Christian faith, he says, can rely on creation as “permeated by a sense of anticipation.” Through no fault of its own, creation has been dropped into a sense of godlessness. “But there is hope for creation, not because creation is capable of hoping, but because God intends to rescue it.”

This perspective, he says, provides the basis for dialogue with evolutionists. God can be found both at the beginning and at the end of creation.

Moreover, he says, Eastern Christianity emphasizes the notion of divinization – “the idea of man becoming God.” This vision is much different than that which views the human person as only a small bit of matter in a vast universe.


The Challenge of Rationalism

Cantalamessa quoted from some homilies by Blessed John Henry Newman that point to “the imperialistic tendency of reason” to try to make all of reality fit into its principles. Rationalism isolates reason by failing to recognize any field outside its own.

But reason, he said, “has the capacity to transcend itself.” Human knowledge has it within its power to know that there are things it cannot understand and to know what those things are.

Rationalism, however, cannot be fought with a Christian rationalism. The French philosopher Blaise Pascal pointed to a better approach when he wrote, “The heart has its reasons which reason does not know.” Rationalism can be countered with the way “of experience and of testimony.”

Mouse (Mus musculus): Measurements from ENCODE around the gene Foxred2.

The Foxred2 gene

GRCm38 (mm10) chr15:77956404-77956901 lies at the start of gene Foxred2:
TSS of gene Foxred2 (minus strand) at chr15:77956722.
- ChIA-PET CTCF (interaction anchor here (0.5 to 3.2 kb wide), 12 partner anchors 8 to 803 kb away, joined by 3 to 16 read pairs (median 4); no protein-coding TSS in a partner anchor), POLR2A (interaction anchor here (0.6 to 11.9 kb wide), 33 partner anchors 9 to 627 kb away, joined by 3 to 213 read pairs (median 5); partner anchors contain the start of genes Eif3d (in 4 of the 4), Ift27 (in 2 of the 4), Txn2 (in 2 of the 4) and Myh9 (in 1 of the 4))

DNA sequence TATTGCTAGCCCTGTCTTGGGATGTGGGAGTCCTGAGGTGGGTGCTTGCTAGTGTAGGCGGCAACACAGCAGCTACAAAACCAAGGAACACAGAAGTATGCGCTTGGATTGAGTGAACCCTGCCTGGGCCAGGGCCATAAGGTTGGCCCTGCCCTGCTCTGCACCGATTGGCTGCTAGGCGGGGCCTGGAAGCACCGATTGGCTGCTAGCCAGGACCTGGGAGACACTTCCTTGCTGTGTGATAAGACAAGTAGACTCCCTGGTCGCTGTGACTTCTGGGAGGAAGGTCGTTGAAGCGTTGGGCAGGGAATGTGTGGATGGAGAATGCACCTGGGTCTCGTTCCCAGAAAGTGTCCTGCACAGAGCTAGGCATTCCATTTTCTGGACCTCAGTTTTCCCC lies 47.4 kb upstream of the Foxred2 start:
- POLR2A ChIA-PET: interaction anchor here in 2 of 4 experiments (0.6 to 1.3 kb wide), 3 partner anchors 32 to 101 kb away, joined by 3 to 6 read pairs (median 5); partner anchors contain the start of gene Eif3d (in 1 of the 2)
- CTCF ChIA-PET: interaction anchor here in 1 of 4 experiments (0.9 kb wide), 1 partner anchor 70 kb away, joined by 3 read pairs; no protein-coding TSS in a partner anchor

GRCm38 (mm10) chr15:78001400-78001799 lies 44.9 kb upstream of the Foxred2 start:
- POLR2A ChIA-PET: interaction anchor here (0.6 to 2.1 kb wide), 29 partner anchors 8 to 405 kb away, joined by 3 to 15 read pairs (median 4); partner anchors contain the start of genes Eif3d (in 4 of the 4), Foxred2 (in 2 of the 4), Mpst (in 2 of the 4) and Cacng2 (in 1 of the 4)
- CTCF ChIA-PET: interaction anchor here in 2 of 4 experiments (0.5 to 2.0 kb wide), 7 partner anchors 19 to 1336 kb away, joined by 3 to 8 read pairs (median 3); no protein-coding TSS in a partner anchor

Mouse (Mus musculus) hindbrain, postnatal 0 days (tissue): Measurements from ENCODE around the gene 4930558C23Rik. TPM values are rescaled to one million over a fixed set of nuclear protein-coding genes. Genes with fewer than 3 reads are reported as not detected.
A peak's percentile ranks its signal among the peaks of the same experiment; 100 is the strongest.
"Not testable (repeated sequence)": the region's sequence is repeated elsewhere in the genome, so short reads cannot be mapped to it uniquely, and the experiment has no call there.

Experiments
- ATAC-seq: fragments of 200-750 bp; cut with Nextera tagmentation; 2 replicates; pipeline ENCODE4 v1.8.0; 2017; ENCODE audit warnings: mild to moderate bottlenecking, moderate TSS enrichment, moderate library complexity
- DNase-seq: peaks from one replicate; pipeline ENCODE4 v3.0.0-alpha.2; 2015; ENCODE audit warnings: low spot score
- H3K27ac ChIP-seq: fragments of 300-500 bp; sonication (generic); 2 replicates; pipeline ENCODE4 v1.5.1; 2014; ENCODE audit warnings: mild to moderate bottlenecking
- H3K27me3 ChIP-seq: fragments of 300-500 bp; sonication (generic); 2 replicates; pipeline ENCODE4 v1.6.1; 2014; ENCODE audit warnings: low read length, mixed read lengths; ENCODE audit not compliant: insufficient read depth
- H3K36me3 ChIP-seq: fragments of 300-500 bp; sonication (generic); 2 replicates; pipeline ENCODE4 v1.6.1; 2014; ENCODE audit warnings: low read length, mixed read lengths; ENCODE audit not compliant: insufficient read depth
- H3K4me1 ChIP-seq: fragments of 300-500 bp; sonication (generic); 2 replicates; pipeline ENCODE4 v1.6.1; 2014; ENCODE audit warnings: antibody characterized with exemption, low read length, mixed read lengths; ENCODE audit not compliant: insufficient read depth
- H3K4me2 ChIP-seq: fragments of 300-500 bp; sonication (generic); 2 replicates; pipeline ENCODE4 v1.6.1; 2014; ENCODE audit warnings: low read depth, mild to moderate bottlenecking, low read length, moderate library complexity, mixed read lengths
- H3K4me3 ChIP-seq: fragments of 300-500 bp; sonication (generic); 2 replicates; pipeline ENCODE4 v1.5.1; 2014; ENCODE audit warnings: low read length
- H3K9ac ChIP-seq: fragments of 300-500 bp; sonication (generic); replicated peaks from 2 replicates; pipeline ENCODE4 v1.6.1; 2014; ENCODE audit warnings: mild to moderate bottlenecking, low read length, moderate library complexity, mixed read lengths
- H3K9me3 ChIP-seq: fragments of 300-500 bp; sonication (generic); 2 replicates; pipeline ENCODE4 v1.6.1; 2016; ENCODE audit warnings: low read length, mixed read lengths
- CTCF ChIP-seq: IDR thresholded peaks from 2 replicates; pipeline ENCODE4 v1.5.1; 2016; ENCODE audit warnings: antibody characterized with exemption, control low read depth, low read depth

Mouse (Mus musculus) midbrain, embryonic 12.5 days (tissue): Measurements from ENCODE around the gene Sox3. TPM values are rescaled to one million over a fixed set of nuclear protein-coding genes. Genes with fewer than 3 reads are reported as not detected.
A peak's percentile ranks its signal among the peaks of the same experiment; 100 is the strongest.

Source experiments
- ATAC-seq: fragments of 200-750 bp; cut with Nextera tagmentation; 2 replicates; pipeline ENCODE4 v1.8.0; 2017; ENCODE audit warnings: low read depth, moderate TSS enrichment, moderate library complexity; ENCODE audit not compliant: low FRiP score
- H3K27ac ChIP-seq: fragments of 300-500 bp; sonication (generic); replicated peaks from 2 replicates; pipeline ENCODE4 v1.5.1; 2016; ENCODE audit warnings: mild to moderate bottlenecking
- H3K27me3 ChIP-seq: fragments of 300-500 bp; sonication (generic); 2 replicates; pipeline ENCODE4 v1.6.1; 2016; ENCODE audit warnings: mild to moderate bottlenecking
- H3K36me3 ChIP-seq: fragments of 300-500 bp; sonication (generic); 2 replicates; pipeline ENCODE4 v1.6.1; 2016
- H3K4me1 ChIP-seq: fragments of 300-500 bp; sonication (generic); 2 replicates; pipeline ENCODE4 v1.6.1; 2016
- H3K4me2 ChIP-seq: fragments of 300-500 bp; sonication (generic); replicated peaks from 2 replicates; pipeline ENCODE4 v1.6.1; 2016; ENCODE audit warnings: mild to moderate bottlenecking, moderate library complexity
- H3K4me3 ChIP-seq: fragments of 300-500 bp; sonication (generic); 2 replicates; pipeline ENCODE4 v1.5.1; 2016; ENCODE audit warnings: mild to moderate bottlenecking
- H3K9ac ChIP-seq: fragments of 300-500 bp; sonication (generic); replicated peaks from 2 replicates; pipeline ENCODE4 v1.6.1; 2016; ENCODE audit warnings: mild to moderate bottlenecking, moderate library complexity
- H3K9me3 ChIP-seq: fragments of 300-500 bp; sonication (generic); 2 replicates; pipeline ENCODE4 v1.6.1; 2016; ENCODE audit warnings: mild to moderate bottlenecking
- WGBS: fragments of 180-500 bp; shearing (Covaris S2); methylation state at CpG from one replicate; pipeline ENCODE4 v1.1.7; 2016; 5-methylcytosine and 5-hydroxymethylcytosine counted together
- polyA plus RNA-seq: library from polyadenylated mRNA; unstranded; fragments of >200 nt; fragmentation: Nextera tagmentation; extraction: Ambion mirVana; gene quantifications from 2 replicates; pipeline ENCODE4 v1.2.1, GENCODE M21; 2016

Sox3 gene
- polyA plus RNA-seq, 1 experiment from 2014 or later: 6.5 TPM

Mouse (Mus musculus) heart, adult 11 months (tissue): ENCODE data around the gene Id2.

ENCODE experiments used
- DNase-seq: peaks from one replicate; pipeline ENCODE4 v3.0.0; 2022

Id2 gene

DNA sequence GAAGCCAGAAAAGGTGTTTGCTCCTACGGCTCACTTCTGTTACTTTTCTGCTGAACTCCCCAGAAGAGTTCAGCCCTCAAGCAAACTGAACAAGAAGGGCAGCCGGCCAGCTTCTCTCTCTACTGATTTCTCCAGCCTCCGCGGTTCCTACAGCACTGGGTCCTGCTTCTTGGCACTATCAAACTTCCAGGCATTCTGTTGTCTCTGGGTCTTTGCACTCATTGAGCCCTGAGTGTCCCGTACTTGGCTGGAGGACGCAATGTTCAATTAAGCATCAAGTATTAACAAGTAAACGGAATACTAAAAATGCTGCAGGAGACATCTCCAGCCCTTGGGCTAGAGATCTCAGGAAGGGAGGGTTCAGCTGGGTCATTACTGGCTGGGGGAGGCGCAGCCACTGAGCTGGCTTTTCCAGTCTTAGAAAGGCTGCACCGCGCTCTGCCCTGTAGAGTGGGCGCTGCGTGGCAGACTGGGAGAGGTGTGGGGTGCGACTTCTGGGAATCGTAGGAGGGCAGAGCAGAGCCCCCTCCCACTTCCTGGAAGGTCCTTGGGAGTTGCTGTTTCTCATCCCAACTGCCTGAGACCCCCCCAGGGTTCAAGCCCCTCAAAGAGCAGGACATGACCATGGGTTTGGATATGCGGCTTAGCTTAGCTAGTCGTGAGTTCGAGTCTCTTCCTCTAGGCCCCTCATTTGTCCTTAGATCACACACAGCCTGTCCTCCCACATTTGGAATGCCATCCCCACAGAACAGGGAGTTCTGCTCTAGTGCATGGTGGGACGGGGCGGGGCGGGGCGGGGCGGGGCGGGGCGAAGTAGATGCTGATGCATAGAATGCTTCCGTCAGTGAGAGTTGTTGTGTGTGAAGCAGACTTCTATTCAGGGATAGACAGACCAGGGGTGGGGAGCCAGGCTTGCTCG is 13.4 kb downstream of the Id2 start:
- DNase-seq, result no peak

Cantalamessa relied on the theology of Rudolf Otto, a 20th century Lutheran, who spoke of the experience of the numinous, that which is holy and outside the self.

For the mystics, “the first glimpses of eternal life reach us in this life,” Cantalamessa said. Ordinary people too have experiences of the numinous through falling in love, the birth of their first child or artistic inspiration. Even Immanuel Kant, the great 18th century rationalist, found signs of the divine in “the starry sky above me and the moral law within me.”

Rationalists argue against Otto saying these experiences of the numinous are self-induced and are similar to those of young people at a rock concert.

But Cantalamessa maintained that the experience of the divine is quite different from that of human events. The individual feels affected personally and not as part of the crowd. As well, “The rock singer needs the adulation of the public without which he would be nobody.”